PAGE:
Amsterdam is set to impose a ban all “polluting” vehicles by 2030. It comes as an effort to clean up the air. of the city/
The Dutch city’s council issued its “Clean Air Action Plan” last Thursday. The plan includes measures including replacing all diesel and petrol cars, as well as motorcycles, with alternatives that are free from emissions.
Starting next year, diesel cars predating 2005 will be banned from an area within the A10 ring road of Amsterdam. Additional restrictions will be implemented over the next decade.
The council said, the said measures partly arise from government policy and agreements that were made by local municipalities with the Ministry of Infrastructure and Water Management of the country. ,
The council said that it is hoping that this will extend the lives of the dwellers of the city by at least three months. According to the Dutch health ministry, the average life is of a series cut short by 13 months due to airborne pollution.
The current levels of nitrogen dioxide and particle matter emissions of the city have been discovered to lead to respiratory illnesses. Chronic exposure can be fatal.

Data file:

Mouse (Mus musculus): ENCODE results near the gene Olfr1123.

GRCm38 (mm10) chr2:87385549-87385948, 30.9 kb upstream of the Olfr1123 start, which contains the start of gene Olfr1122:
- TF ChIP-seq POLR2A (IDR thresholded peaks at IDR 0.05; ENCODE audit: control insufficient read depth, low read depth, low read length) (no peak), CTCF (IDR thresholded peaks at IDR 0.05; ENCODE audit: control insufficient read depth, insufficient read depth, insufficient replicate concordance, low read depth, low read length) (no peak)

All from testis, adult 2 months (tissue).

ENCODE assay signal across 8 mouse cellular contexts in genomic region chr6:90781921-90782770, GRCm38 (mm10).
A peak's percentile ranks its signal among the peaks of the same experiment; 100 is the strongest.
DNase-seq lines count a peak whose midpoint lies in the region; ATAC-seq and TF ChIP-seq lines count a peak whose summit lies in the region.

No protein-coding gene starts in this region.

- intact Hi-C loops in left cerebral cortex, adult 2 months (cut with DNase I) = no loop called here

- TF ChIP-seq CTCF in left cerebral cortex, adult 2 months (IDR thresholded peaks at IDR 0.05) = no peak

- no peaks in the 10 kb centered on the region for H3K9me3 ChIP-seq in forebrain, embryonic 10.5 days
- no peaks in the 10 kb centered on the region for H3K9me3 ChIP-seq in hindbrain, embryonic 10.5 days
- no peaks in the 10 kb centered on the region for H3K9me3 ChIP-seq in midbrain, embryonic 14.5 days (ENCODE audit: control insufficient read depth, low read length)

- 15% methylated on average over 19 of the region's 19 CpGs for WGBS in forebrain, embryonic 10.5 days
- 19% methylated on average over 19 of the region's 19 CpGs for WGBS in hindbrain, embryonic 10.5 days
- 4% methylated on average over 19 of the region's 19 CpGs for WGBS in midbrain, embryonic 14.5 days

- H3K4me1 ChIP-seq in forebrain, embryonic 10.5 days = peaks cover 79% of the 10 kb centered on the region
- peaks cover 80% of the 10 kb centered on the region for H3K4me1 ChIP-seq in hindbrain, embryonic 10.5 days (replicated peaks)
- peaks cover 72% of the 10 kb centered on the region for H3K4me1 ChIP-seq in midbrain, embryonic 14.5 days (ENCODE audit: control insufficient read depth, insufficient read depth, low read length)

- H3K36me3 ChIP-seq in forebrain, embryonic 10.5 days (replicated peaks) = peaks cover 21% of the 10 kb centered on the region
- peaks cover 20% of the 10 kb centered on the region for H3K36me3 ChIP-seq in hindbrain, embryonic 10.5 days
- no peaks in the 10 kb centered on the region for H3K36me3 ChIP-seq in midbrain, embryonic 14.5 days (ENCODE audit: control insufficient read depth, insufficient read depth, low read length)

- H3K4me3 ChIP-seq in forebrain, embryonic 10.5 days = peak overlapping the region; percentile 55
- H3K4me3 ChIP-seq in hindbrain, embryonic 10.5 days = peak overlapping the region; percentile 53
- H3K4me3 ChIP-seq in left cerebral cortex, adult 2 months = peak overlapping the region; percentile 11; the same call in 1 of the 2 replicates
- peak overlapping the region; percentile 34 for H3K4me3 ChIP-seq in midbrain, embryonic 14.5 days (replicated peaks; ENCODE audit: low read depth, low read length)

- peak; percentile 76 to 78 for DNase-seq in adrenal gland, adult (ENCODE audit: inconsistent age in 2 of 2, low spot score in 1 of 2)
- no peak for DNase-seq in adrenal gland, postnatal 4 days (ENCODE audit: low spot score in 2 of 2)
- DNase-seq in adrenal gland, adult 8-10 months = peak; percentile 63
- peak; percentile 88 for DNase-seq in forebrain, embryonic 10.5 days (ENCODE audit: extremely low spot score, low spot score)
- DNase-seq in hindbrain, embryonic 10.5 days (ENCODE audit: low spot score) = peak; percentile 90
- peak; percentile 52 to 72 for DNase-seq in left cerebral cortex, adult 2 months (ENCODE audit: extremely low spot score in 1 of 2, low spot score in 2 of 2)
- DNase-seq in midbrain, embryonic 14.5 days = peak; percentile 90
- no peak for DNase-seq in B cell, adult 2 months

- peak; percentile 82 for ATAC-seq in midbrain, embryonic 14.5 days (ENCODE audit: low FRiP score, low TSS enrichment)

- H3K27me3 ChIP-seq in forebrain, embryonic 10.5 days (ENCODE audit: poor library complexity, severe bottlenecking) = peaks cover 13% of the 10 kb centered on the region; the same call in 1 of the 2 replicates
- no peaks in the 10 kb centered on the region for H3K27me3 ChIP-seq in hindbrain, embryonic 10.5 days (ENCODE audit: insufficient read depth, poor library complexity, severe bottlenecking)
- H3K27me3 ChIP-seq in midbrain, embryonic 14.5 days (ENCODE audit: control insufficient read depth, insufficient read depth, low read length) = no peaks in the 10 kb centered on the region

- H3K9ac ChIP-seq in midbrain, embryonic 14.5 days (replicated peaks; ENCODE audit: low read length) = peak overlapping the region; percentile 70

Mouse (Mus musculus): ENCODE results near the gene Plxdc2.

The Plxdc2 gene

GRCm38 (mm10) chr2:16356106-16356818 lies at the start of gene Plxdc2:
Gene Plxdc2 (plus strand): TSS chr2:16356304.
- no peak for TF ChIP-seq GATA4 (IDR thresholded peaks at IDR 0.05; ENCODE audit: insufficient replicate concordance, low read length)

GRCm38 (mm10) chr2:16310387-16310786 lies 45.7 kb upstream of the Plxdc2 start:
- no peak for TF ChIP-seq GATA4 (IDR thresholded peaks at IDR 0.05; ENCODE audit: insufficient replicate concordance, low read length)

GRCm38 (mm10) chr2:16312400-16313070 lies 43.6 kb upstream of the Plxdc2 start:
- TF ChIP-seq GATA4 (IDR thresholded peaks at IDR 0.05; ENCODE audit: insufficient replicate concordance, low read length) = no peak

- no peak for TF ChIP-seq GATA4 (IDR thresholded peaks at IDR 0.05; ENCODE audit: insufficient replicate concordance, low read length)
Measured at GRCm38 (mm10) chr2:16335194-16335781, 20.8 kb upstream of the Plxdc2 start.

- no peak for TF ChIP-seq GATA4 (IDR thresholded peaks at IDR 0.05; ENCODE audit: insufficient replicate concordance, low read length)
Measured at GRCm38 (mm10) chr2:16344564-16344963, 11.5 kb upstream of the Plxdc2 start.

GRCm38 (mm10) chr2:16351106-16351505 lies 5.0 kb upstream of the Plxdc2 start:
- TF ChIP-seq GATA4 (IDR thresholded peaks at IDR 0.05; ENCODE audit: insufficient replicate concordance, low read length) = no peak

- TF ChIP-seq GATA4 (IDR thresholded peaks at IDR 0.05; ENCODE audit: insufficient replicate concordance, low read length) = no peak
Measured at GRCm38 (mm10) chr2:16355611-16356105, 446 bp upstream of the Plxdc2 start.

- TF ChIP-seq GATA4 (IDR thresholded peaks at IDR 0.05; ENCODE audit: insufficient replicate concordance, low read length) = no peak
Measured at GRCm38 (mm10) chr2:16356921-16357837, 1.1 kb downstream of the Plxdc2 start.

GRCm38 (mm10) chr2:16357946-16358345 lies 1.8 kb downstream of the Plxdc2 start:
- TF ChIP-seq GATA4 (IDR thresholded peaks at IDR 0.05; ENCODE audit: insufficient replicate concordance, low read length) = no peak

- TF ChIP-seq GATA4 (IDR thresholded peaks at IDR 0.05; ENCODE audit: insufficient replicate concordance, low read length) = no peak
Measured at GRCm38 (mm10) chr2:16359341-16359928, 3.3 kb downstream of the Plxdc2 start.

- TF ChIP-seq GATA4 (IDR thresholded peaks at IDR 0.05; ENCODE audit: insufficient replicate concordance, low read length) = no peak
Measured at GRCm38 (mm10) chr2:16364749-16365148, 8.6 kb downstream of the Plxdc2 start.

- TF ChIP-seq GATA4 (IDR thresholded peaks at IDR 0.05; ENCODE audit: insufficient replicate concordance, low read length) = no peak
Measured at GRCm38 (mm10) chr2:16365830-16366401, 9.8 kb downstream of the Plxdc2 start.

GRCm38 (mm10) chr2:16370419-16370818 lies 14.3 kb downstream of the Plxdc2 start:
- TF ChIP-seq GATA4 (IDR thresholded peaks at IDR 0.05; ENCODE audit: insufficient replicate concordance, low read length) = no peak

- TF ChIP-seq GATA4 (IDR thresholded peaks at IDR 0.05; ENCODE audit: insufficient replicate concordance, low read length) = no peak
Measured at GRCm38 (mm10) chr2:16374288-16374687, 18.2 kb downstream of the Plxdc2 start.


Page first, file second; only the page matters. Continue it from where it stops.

In an interview with Reuters, the city’s traffic councillor, Sharon Dijksma, stated: “Pollution often is a silent killer and is one of the greatest health hazards in Amsterdam,”
Dijksma said that the most effective way to change this is to introduce emissions-free transport.
“She continued: This is something the city council has a direct effect on, hence my mission to make Amsterdam the world capital of emissions-free mobility.”
In 2016, Milieudefensie, a Dutch environmental organisation, discovered that the air in Amsterdam is so polluted, residents endure the same health detriments from breathing it as they would from smoking six cigarettes per day.
“We must and will do everything to improve the situation,” the Amsterdam city council said.